The review

Byron burgers left bloodied by Twitter; organic meat sales up; and how firms are surviving with the living wage.

Bloodshed at Byron

It’s been a bad week for Byron Hamburgers. The company has been at the centre of a social media storm after it “trapped” kitchen staff in an immigration sting.

Staff at a dozen outlets were reportedly called to meetings under the pretence of discussing cooking burgers (a hot food safety topic currently). Little did they know, however, that immigration officers lay in wait.

That Byron was in cahoots with Home Office officials didn’t go down well in the Twittersphere. Stats pulled by Visibrain showed that in just 24 hours the hashtag #BoycottByron was used more than 8,000 times. Byron didn’t comment and this only fuelled the public’s ire. When it did finally react, it blamed the Home Office.

Agree or disagree with Byron’s decision to take part in such a sting, the brand’s handling of the situation left a lot to be desired. On the plus side, it’s the perfect case study for other foodservice brands looking at how not to react in a PR crisis, explained Visibrain’s head of communications, Georgina Parsons.

Even though it has since confirmed that it facilitated the raid at the Home Office’s request, Byron had no plan in place. And this is a post-Brexit era when any story relating to immigration can quickly become front-page news.

“Whether they’re embroiled in a national immigration scandal, or simply responding to someone who’s found a fly in their soup, brands need to have a strong presence on Twitter – ready to react to crises, or to simply engage with their fans,” said Parsons in an analysis for Footprint.

Science boosts organic sales

Sales of organic meat jumped 4.1% in the 12 weeks to June 18th 2016. The turnaround is remarkable – in 2015, sales fell by 8.1%.

What’s going on? The Soil Association pointed to research published in February by Newcastle University showing that organic meat contains up to 50% more omega-3 fatty acids than non-organic meat.

The meta-analysis, published in the British Journal of Nutrition, received widespread coverage. The Soil Association said it did all it could to publicise the paper.

But some experts questioned the findings and criticised the authors for chasing headlines. It is a moot point. “Common sense doesn’t sell newspapers,” said Tim Clarke, the group marketing and innovation director of Innocent Drinks, at last year’s Food Matters Live conference.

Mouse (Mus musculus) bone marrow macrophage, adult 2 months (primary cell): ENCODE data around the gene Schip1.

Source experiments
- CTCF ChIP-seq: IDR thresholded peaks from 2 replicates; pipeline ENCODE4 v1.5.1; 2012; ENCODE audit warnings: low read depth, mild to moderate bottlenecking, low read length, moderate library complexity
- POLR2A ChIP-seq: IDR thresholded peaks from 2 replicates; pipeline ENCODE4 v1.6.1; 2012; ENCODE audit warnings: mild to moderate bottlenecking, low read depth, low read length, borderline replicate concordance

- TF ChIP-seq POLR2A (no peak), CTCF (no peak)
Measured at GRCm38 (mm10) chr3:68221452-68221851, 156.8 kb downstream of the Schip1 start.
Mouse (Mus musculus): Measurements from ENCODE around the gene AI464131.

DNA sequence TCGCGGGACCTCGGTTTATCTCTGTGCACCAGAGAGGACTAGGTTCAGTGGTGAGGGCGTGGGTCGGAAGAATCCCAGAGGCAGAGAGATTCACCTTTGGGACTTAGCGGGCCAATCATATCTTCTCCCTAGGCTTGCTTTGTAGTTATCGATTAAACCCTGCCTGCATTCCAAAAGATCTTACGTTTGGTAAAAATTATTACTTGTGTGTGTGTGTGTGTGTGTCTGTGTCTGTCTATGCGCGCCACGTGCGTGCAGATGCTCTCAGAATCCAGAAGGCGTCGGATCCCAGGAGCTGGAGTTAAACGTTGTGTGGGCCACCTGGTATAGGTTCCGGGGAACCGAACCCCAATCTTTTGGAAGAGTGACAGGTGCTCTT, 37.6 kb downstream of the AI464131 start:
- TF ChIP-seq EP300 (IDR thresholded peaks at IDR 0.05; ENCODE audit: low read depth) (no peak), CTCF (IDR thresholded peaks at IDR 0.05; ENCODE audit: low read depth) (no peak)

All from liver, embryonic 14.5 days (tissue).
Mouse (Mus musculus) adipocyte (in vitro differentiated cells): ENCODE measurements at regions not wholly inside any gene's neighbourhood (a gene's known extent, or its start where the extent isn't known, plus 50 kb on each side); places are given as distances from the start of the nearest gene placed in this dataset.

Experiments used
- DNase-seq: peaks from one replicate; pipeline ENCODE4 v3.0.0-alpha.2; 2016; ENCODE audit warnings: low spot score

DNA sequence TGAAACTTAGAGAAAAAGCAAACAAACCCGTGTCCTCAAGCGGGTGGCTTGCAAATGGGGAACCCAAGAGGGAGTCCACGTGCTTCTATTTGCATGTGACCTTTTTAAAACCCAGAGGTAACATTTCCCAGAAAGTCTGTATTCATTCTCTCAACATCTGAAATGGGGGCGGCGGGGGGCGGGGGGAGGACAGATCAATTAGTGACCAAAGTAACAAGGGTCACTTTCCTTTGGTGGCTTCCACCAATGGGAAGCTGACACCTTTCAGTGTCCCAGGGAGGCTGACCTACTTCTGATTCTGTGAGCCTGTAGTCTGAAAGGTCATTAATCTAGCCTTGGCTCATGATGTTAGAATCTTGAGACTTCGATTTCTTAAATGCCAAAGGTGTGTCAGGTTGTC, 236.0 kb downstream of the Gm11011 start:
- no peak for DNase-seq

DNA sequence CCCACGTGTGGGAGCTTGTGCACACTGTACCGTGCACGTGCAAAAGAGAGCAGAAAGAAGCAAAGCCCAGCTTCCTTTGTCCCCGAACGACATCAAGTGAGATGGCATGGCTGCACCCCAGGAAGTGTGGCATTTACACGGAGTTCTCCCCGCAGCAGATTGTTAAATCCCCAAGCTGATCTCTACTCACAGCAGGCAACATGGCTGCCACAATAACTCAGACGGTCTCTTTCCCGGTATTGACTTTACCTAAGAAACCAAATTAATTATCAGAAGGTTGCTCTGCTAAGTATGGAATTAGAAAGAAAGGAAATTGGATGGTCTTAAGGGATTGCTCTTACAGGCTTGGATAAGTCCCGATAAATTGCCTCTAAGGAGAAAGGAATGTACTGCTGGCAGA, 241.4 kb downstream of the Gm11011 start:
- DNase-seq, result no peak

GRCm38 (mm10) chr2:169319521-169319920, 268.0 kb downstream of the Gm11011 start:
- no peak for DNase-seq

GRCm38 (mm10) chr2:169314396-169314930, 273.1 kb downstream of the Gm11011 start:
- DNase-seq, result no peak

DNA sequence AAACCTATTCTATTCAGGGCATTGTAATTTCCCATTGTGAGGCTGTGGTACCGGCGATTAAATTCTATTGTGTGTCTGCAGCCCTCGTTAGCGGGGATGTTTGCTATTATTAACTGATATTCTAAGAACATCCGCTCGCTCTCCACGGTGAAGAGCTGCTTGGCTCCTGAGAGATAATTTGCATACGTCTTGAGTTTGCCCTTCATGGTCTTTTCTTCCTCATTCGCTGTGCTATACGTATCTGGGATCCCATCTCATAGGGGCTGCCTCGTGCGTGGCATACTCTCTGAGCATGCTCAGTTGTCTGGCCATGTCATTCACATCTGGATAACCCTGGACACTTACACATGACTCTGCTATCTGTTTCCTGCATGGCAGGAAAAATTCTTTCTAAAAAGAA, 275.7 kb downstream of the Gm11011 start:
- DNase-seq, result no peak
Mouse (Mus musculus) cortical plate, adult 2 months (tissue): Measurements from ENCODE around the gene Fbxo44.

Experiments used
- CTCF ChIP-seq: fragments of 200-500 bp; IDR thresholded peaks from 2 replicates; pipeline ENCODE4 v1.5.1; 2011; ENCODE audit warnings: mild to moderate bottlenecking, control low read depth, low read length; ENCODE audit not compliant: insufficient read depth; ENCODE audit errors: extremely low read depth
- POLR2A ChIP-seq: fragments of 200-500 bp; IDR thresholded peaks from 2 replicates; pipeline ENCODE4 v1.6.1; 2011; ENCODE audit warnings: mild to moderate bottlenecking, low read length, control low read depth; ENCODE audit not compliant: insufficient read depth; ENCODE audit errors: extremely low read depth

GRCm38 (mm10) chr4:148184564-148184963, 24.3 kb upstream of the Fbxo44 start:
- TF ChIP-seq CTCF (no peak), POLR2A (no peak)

With journals competing for news space, some academics have suggested the editors are being lured by papers that make strident claims rather than those that have null outcomes but are well-designed. It is also a problem that the internet has created a race to get stories published fast and first.

The Newcastle study could well have helped boost sales of organic meat, but demand for local food is also likely to be fuelling demand. The popularity of the Soil Association’s Food for Life catering mark is playing a part too.

Last month, the National Trust committed to the ethical standards scheme at 134 catering outlets across its sites. More than 14,800 approved meals are now served daily at National Trust properties.

Firms evolve with NLW

Data collected from 4,000 hospitality businesses shows that the average pay of a hospitality worker over the age of 25 as of June 2016 was £7.47 – 27p higher than the government’s “national living wage”.

Actual pay could rise “as high as £9.45 in 2020”, said Mike Shipley, the analytics and insight solutions director of Fourth, which published the research. A recent survey by CGA Peach found that 65% of CEOs think the 2020 living wage target of £9 an hour is unrealistic.

With chef shortages, increasing wage competition from retailers, uncertainty stemming from Brexit and increases to living wages for under-24s, it’s “imperative operators look at ways to improve their efficiency”, said Shipley.

Many already are. A Resolution Foundation survey of 500 businesses found that of those firms affected by the national living wage, the most popular short-term action taken had been to increase prices (36%), followed by taking lower profits (29%).

Conversely, only 14% of firms whose wage bill had increased said they had used fewer workers, offered fewer hours to staff or slowed recruitment.

Just one in 12 (8%) said they had reduced aspects of the reward package, such as paid breaks, overtime or bank holiday pay. Perhaps many have thought better of it given the fallout from Caffè Nero’s decision to cut free lunches for staff.

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